You could argue that the stock market was a "bubble" because it failed to properly apprehend the problems in the MBS market and the financial system at large. But I think that would be a stretch.

    Regarding your question, I don't think there is any such thing as an "earnings bubble." Hussman, Montier and others have been cited in support of such a view, however, their theories are devoid of merit.

    Cheers!
    Sep 20 04:34 PM | Likes Like |Link to Comment
  • Bubble Stage Of This Bull Market May Be Nigh [View article]
    Robert:

    Those are not studies; they articles in the popular press by non-specialists, and they do not even address the point in question.

    The issue in question here is not whether buybacks create a bid for stocks and therefore contribute to a rise in prices -- they do. The extent of this impact is, of course subject to debate. However, I think the impact is significant and I have said so myself on many occasions. The question that was in issue was the impact of buybacks EPS; on exactly how important share buybacks are to S&P EPS as reported by the S&P. The claim was that the EPS was somehow "phony" or inflated because of buybacks. My point is that such claims are exaggerated and that one of the problems is that people -- including very many smart people -- do not understand how S&P 500 EPS is calculated nor how this relates to issues such as options expense accounting, full dilution of shares and other issues.
    Sep 20 04:26 PM | Likes Like |Link to Comment
  • Bubble Stage Of This Bull Market May Be Nigh [View article]
    zorrba:

    "Household debt is 107% of annual disposable income."

    That does not matter. Unless you think that people on aggregate are going to use that cash to pay down debt and that banks are going to choose to voluntarily shrink their balance sheets (as households pay down the debt), then that cash is going to get spent as liquidity preference declines.

    Niether households nor businesses are going to want to hold extraordinarily high cash balances forever. As the economy continues to improve, they will start spending their cash reserves at a higher rate.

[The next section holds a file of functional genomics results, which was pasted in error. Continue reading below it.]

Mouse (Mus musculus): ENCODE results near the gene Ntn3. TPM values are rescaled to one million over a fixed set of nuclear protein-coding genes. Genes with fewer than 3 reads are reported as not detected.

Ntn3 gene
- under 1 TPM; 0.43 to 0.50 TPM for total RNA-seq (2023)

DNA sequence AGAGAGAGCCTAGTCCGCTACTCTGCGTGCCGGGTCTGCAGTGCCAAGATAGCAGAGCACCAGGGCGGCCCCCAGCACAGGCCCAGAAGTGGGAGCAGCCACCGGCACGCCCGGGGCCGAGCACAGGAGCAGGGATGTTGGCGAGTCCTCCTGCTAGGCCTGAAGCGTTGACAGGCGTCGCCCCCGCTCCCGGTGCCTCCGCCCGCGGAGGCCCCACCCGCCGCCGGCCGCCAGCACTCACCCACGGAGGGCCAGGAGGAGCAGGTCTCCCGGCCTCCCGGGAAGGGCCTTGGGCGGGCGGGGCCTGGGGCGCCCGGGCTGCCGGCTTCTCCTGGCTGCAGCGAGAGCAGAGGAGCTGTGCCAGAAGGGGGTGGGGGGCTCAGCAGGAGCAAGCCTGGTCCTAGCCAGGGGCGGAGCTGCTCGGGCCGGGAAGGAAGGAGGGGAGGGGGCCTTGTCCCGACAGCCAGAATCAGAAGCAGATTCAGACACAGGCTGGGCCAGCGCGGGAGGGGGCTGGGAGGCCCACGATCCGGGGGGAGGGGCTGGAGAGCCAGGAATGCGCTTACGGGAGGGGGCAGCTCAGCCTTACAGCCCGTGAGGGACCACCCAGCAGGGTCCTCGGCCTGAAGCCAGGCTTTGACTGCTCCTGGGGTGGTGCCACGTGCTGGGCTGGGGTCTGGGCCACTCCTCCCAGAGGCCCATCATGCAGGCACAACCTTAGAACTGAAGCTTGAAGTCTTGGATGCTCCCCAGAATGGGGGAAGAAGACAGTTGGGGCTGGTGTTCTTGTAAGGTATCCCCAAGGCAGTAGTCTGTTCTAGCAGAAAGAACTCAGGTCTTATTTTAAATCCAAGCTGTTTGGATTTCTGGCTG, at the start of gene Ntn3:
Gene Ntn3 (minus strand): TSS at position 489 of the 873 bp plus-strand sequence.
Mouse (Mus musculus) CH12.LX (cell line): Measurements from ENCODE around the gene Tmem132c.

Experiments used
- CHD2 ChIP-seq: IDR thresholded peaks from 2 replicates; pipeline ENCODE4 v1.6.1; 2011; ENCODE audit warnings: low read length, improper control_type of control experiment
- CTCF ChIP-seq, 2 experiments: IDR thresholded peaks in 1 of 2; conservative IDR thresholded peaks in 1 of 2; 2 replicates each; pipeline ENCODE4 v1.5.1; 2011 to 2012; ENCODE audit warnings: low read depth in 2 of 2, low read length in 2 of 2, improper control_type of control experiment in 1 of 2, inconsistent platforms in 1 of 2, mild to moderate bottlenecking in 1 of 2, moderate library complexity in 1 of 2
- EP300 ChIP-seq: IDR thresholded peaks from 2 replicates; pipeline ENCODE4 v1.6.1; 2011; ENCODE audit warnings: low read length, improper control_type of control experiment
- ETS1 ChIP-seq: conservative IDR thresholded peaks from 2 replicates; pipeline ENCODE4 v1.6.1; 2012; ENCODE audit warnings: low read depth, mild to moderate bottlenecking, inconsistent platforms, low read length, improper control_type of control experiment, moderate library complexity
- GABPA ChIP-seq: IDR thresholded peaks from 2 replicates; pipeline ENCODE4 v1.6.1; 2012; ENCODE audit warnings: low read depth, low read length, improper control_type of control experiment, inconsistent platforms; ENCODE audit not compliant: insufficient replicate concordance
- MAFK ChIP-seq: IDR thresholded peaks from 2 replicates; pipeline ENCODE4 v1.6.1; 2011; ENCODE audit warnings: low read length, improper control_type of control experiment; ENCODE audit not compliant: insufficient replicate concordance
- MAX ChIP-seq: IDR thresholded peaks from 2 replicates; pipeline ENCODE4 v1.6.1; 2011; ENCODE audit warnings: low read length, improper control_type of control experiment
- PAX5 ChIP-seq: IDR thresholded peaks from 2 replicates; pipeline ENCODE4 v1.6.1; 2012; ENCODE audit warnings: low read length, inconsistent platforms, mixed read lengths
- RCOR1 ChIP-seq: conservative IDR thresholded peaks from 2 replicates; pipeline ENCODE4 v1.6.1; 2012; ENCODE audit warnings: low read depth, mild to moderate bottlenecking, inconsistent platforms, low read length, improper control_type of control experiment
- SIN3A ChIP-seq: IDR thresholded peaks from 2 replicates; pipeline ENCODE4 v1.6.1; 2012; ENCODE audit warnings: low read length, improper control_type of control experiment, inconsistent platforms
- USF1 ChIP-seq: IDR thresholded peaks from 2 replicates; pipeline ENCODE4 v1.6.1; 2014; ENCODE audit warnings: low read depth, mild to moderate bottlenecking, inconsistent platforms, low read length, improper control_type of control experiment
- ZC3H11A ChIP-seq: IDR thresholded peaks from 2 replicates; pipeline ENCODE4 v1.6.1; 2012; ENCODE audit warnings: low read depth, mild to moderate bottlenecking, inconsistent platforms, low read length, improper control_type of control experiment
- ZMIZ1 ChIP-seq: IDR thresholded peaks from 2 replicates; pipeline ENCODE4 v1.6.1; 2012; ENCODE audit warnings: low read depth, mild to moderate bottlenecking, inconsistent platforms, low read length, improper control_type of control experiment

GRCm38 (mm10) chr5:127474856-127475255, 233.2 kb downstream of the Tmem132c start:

Sep 20 12:36 PM | 1 Like Like |Link to Comment
  • Bubble Stage Of This Bull Market May Be Nigh [View article]
    Innate:

    Growth should outperform value in this environment. High beta should outperform low beta.

    I will discuss more specifics in my newsletter later this year.

    Cheers!
    Sep 20 12:31 PM | Likes Like |Link to Comment
  • Bubble Stage Of This Bull Market May Be Nigh [View article]
    Value Doc:

    I agree that the way to deal with this is not by going all in or all long. I don't think that the average investor should be investing based on expectations of a bubble. In terms of how to invest in this environment is something I will be discussing in my newsletter.
    Sep 20 12:25 PM | Likes Like |Link to Comment
  • Bubble Stage Of This Bull Market May Be Nigh [View article]
    Robert:

    You said it: You evidently don't understsand the issue.

    If you don't understand what the S&P says about how S&P EPS is calculated, then you simply don't understand the issue.

    But this is not the subject of my article, so I am not going to belabor this any further.

    You can either choose to learn index theory and mathematics and the issues pertaining to such issues such as undiluted and fully diluted shares, or you can persist in believing that the S&P -- the company that manages the index and all statistics pertinent to it -- is wrong. And you can continue to believe that amateurish press analyses in popular media are correct. Your choice.
    Sep 20 12:19 PM | Likes Like |Link to Comment